"Our view is that AXA would be more interested in the German P&C business only," Bernstein said. "Generali's structurally challenged German life business would be very difficult to unload, with perhaps the only option being sale to a 'run-off' player."
Allianz, meanwhile, has indicated that it would prefer any smaller acquisitions to be focused on P&C insurance and asset management and bring only "incidental" life exposure, Bernstein said. But Generali's French division wrote €4.34 billion of life business and €1.37 billion of P&C in the first six months of 2016.
That would leave Intesa likely needing to off-load the French life business to another buyer, most probably a French bank, they added.
A break-up could present Generali shareholders with "significant upside," wrote equity analysts at UBS, adding: "We estimate 48-63% even after the recent share price spike. Any consortium bid could face political and regulatory challenges getting this done, but Intesa fronting a deal could be more palatable."
The Italian market makes up about 41% of Generali's business exposure, while France and Germany represent about 11% and 13% of the company's interests, respectively, UBS said. Intesa Sanpaolo's life businesses, which are focused on Italy, registered net premiums of €5.14 billion in the first six months of the year; Generali wrote €9.42 billion of gross written life premiums in that same span.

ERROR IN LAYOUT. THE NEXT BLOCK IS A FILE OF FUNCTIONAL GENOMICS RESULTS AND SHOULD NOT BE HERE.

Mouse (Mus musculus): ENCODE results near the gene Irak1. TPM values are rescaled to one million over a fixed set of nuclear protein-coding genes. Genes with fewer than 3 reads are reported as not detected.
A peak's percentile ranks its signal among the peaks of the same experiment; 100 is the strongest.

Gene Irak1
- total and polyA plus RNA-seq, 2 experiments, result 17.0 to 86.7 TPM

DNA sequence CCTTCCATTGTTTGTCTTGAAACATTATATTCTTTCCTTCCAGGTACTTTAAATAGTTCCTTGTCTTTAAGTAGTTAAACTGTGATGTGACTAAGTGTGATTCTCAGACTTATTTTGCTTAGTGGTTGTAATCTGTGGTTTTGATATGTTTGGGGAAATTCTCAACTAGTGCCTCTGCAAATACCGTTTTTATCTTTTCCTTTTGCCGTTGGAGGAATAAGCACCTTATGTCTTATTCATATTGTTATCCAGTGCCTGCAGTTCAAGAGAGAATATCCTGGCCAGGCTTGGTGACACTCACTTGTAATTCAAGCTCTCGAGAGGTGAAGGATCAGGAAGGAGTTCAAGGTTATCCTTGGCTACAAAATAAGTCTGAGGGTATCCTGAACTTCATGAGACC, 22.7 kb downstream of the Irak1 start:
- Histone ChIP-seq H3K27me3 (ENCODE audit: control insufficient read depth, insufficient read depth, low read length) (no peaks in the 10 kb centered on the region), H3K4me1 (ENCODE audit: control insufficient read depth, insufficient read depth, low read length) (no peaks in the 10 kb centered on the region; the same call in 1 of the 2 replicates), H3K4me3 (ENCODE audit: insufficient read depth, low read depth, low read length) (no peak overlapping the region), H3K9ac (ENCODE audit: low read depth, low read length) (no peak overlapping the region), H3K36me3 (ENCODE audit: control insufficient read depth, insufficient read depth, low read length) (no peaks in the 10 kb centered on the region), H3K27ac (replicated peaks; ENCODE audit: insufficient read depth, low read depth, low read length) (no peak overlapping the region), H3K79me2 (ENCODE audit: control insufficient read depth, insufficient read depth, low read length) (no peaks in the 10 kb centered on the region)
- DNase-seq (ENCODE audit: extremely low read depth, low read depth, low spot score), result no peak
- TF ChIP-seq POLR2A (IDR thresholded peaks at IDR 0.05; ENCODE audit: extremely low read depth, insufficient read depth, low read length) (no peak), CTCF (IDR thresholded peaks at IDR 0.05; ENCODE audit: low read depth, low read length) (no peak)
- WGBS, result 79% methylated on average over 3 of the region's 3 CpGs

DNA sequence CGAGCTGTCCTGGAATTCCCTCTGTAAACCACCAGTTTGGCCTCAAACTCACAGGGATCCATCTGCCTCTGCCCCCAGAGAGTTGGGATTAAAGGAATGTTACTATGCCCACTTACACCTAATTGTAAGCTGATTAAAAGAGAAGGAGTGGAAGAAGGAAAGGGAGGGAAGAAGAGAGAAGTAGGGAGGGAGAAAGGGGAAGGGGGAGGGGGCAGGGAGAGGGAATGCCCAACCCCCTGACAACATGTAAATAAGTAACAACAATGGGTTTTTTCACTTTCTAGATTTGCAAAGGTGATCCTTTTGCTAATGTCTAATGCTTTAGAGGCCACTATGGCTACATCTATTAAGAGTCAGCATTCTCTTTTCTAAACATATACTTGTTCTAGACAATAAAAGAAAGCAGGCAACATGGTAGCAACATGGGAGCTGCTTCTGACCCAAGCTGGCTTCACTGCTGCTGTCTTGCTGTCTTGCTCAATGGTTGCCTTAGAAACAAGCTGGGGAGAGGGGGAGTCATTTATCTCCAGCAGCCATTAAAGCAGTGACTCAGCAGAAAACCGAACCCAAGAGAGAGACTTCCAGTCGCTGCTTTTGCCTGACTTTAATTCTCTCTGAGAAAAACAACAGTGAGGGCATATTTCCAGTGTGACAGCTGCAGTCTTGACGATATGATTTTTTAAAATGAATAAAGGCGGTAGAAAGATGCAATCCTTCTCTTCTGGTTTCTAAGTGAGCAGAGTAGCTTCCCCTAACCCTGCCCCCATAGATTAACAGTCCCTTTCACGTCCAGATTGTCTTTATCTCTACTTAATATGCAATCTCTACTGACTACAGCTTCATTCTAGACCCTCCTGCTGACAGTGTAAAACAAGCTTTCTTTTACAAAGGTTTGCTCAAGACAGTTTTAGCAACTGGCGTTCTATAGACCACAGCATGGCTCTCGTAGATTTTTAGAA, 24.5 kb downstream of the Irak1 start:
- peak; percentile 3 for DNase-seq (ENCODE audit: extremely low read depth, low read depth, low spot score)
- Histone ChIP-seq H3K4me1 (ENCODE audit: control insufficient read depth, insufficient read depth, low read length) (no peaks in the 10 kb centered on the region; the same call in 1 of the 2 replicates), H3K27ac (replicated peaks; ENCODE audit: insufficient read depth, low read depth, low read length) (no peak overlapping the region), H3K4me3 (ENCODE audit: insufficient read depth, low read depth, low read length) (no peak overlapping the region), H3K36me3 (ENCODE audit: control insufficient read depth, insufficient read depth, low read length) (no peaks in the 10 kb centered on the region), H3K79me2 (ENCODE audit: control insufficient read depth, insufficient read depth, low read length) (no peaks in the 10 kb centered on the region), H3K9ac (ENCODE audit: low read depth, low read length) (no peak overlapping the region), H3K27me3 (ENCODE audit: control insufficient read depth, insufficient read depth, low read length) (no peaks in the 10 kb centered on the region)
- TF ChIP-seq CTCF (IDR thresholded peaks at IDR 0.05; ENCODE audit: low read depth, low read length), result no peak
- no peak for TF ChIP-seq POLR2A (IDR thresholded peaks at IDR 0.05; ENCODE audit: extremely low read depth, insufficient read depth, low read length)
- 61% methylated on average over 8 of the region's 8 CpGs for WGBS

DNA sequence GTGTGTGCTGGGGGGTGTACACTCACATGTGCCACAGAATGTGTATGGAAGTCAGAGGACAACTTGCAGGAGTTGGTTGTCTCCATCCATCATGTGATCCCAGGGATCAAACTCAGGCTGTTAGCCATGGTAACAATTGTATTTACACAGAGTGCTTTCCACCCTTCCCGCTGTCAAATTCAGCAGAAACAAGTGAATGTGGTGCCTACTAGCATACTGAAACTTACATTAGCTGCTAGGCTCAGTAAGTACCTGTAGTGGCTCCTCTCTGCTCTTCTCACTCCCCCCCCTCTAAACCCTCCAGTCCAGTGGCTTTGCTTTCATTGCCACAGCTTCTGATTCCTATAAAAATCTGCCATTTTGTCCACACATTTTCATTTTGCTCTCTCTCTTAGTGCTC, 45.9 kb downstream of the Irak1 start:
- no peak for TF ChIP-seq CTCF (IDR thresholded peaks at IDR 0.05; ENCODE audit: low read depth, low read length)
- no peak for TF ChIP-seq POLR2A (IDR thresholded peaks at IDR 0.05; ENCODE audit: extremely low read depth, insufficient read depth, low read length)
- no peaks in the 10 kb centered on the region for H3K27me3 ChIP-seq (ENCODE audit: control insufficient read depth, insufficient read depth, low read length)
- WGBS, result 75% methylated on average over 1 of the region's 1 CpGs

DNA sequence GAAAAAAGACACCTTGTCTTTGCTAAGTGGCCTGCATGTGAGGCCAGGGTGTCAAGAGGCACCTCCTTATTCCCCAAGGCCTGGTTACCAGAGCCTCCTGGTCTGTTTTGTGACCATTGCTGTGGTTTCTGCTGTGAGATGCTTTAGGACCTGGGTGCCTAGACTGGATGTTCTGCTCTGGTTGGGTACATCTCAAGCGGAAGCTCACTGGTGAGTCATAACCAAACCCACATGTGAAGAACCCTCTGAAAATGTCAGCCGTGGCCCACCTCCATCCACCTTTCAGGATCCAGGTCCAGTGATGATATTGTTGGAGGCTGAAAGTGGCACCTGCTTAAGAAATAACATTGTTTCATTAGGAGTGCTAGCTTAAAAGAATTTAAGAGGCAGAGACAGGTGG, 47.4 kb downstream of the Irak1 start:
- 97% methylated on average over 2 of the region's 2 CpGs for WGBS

But the merger would be difficult, as Generali's insurance business is designed as a retail insurance operation and not in the bancassurance mold, said an analyst who covers French insurers and asked not to be named.
"I don't really understand the rationale for the deal," he added.
CreditSights also doubts that a deal will go ahead. Its London-based analysts wrote in a note: "We believe that a potential joint takeover by Intesa and Allianz is unlikely to occur considering the complexity of such a deal, including the competition and antitrust green lights that would be required."
But there is at least some logic in the deal, they added.
"An acquisition by Intesa could potentially make sense, as the bank would benefit from the strong cashflow of the insurance business, although combinations of banks and insurers have a mixed track record in Europe," they said. "Generali suffers from a weak capital structure from both a quantitative and qualitative perspective."
Generali shares continued to advance in Jan. 25 trading, although a rise of about 1% fell short of the 4% and 8% gains recorded Jan. 23 and 24. Intesa was up 0.35% on Jan. 25, having fallen 2.9% and 4.4% the previous two days.
Mediobanca, UniCredit could become involved
But the day's biggest gainer on Italian markets was another bank that has been linked to the Intesa speculation: UniCredit SpA, which was up nearly 9%. Brokers cited by the Financial Times suggested that Intesa's ambitions could go beyond a Generali acquisition to a takeover of Mediobanca SpA, the influential investment bank that is Generali's largest shareholder with a 13% stake.
UniCredit owns 8% of Mediobanca and is part of its core shareholder pact. It is also slated to raise €13 billion of fresh capital in the near future.
The person with knowledge of the matter rejected the speculation, saying the bank "has its own plans to raise equity" and "is not involved in any of this."
Italy's market regulator also declined to comment; it was reported to have summoned executives from Generali, UniCredit and Intesa to gauge their plans.
Generali is facing internal upheaval as well as external pressure: The company announced on Jan. 25 that CFO Alberto Minali is stepping down. Minali has clashed with Philippe Donnet since the latter beat him out in the race to replace Mario Greco as CEO.